The article “Big Questions: Why do we dream?” by Carolyn Fay explains the theories of dreams. The study of dreams was revolutionized by two different French scholars by the names of Alfred Maury and Léon d’Hervey de Saint-Denys. Maury worked with an assistant who crafted a mixture of sensory experiences to affect the sleeping body.
He might wave perfume under Maury’s nose or tickle his face with feathers. When Maury awoke, he was asked to describe his dreams. The assistant would record the answers as well as gestures and mumbles uttered while Maury was asleep. Their research led them to believe that external stimuli had an effect Maury’s dreams and that all dreams are the result of sensory perceptions. Marquis d’Hervey de Saint-Denys took a different approach by proposing that dreams come from memories.
HIs dream lab consisted of a journal, pencil, and mind. He kept a notebook and pencil by his bed and the moment he awoke, he would record his dreams. Later he would sketch them. More details surfaced in his memory and sometimes he would remember and earlier dream by sketching one dream.
He concluded that real life reflects scenes into our dreams. Despite a better understanding of the physiology and neurology of the dreaming brain, scientists do not agree on why humans, many mammals, birds and reptiles dream. One theory for dreams is that dreaming connects memories from real life. A 2010 investigation found that participants who learned to navigate a virtual maze performed better on the task after a 90-minute nap than those who didn’t nap. Those who dreamed about navigating the maze did even better — more than six times better than all other participants.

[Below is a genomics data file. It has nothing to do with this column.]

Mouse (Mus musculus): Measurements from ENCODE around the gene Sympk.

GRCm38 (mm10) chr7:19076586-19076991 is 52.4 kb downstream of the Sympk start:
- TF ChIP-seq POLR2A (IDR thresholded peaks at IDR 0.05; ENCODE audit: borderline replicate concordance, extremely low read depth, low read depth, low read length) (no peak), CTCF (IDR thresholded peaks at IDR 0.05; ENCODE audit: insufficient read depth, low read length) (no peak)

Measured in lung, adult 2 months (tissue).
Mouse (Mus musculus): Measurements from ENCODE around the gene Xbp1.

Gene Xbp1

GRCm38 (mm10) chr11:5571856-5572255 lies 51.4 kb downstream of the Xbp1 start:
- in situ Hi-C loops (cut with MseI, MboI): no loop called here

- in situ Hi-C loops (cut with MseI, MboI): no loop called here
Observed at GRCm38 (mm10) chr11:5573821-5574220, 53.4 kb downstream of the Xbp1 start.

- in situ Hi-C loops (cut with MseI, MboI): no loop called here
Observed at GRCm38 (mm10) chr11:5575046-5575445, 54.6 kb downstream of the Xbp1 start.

Another theory is that dreaming is to help the brain avoid overload from all the information stored during waking hours. The final theory is that humans dream to survive. In 2012 two neuroscientists, proposed a theory of the dreaming mind as a “virtual reality generator” that helps dreamers make predictions about the real world.
Some evolutionary psychologists believe that dreaming provided early humans a way to practice life-threatening situations. A 2004 study showed that rats who are deprived of REM-sleep seem to forget many of their natural survival instincts. Dreams may be a nighttime training ground, with nightmares as our best teachers. A dream of running away from a wild animal or of being unprepared for a test could help someone survive a real experience one day.